Praying with the Heart


When Jesus prayed to the Father for his disciples and for the multitude gathered at Bountiful, they prayed to him directly “without ceasing” (3 Nephi 19:23–32). Only when he asked them to cease praying in order to break bread with them and teach them from the words of Isaiah did they stop: “And it came to pass that he commanded the multitude that they should cease to pray, and also his disciples. And he commanded them that they should not cease to pray in their hearts” (3 Nephi 20:1). The question arises, what kinds of things did they “pray in their hearts”?

Assuming that praying in one’s heart is similar to praying vocally—as in expressing gratitude for all things, petitioning the Father in the name of Jesus on behalf of ourselves and others—what could praying in our hearts look like? It might help to be aware that when they did pray vocally, the people “did not multiply many words, for it was given unto them what they should pray, and they were filled with desire” (3 Nephi 19:24). That “desire” part of their prayers undoubtedly facilitated their praying “in the heart,” intensifying all which they felt to express to Jesus.

This kind of prayer appears in sharp contrast to how Isaiah describes God’s end-time people—meaning ourselves: “These people approach me with the mouth and pay me homage with their lips, while their heart remains far from me” (Isaiah 29:13). From Moroni, who declared that “Jesus Christ hath shown you unto me, and I know your doing” (Mormon 8:35), we receive the same warning: “Also is it counted evil unto a man, if he shall pray and not with real intent of heart; yea, and it profiteth him nothing, for God receiveth none such” (Moroni 7:9).

Instead, this is how Isaiah characterizes the heartfelt feelings of God’s end-time elect: “My soul yearns for you in the night; at daybreak my spirit within me seeks after you” (Isaiah 26:9). Whether vocally or in the heart, such individuals not only pray “without ceasing” day and night, they epitomize those who “come unto him, and offer [their] whole souls as an offering unto him, and continue in fasting and praying” (Omni 1:26). Did not Jacob exhort his people to “pray unto [the Lord] continually by day, and give thanks unto his holy name by night” (2 Nephi 9:52)?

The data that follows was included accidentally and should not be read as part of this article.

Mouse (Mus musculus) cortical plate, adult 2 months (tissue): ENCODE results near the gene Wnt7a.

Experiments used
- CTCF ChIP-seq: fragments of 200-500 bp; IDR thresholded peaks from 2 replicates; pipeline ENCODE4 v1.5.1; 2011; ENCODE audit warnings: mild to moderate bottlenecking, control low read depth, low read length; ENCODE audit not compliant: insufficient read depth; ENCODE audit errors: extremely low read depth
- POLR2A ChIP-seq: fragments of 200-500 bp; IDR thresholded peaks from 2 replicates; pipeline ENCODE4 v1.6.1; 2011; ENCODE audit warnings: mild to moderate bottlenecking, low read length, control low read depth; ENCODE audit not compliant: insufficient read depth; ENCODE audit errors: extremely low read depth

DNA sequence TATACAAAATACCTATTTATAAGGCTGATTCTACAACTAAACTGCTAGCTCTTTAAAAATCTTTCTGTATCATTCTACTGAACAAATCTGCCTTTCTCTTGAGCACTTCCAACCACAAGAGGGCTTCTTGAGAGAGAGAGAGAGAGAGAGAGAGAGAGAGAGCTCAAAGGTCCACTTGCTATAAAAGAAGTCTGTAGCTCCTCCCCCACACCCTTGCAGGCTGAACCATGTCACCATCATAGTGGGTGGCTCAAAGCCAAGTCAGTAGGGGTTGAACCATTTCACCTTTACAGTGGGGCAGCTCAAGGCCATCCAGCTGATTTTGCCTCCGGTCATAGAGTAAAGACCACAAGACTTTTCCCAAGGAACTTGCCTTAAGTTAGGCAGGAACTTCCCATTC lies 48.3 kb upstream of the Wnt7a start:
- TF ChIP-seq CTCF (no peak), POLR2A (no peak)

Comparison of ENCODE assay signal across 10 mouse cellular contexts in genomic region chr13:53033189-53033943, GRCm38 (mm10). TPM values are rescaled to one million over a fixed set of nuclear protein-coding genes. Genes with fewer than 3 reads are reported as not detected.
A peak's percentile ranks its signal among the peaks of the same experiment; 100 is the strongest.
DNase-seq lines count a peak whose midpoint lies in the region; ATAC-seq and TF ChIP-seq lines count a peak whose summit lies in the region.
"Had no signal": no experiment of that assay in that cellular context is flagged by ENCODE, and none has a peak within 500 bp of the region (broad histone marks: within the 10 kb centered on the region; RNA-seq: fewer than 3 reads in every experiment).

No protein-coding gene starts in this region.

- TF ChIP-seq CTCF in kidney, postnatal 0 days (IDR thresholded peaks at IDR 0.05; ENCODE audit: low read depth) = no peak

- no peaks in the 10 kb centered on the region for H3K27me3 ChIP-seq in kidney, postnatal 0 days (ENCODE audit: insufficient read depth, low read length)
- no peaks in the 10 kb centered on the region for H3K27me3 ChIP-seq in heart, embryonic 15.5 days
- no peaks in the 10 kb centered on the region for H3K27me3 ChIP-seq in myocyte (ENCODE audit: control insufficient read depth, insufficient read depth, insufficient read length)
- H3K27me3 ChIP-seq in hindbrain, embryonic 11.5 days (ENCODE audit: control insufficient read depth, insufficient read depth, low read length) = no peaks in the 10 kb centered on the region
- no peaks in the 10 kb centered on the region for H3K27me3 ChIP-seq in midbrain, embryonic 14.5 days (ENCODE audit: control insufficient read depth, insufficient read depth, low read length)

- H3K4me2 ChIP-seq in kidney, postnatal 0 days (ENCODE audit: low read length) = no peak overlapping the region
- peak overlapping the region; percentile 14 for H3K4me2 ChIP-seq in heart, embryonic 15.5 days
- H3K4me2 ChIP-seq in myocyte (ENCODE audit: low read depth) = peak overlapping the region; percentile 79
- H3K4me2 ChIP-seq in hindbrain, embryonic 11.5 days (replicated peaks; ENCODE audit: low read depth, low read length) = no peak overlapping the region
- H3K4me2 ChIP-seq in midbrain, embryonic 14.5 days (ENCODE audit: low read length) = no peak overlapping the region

Jesus himself commanded that “ye must watch and pray always lest ye enter into temptation; for Satan desireth to have you, that he may sift you as wheat. Therefore ye must always pray unto the Father in my name” (3 Nephi 18:18–19). Praying for what, however, that is the question. Here too Jesus provides the answer. Just as the people prayed to Jesus, so he prayed to the Father “for them, and also for all those who shall believe on their words, that they may believe in me, that I may be in them as thou, Father, art in me, that we may be one” (3 Nephi 19:23).

Three successive prayers on behalf of those to whom Jesus ministered brought about an amazing transformation in those for whom he prayed when they received the Holy Ghost and Jesus’ glory shone upon in and about them (3 Nephi 19:19–36). In this same pattern of intercessory prayer prayed Nephi: “I pray continually for them by day, and mine eyes water my pillow by night, because of them; and I cry unto my God in faith, and I know that he will hear my cry. And I know that the Lord God will consecrate my prayers for the gain of my people” (2 Nephi 33:3–4).

When praying “in the heart” or “with the heart” (Hebrew balev), clearly not all the intentions for which we pray vocally need be itemized or we would enjoy no peace of mind going about our day. Rather, what we pray for with a heart “filled with desire” would embody a summation of what we had been praying for vocally. In other words, without listing every single intent of our hearts, we can still offer up—with full hearts drawn out in prayer—the essence of our desires in feeling gratitude to God for all things and in supplicating on behalf of ourselves and others.

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The Isaiah Institute was created in the year 2000 by the Hebraeus Foundation to disseminate the message of the prophet Isaiah (circa 742–701 B.C.). Avraham Gileadi Ph.D’s groundbreaking research and analysis of the Book of Isaiah provides the ideal medium for publishing Isaiah’s endtime message to the world. No longer can the Book of Isaiah be regarded as an obscure document from a remote age. Its vibrant message, decoded after years of painstaking research by a leading authority in his field, now receives a new application as a sure guide to a rapidly changing world. To those who seek answers to today’s perplexing questions, the Book of Isaiah is God’s gift to humanity.

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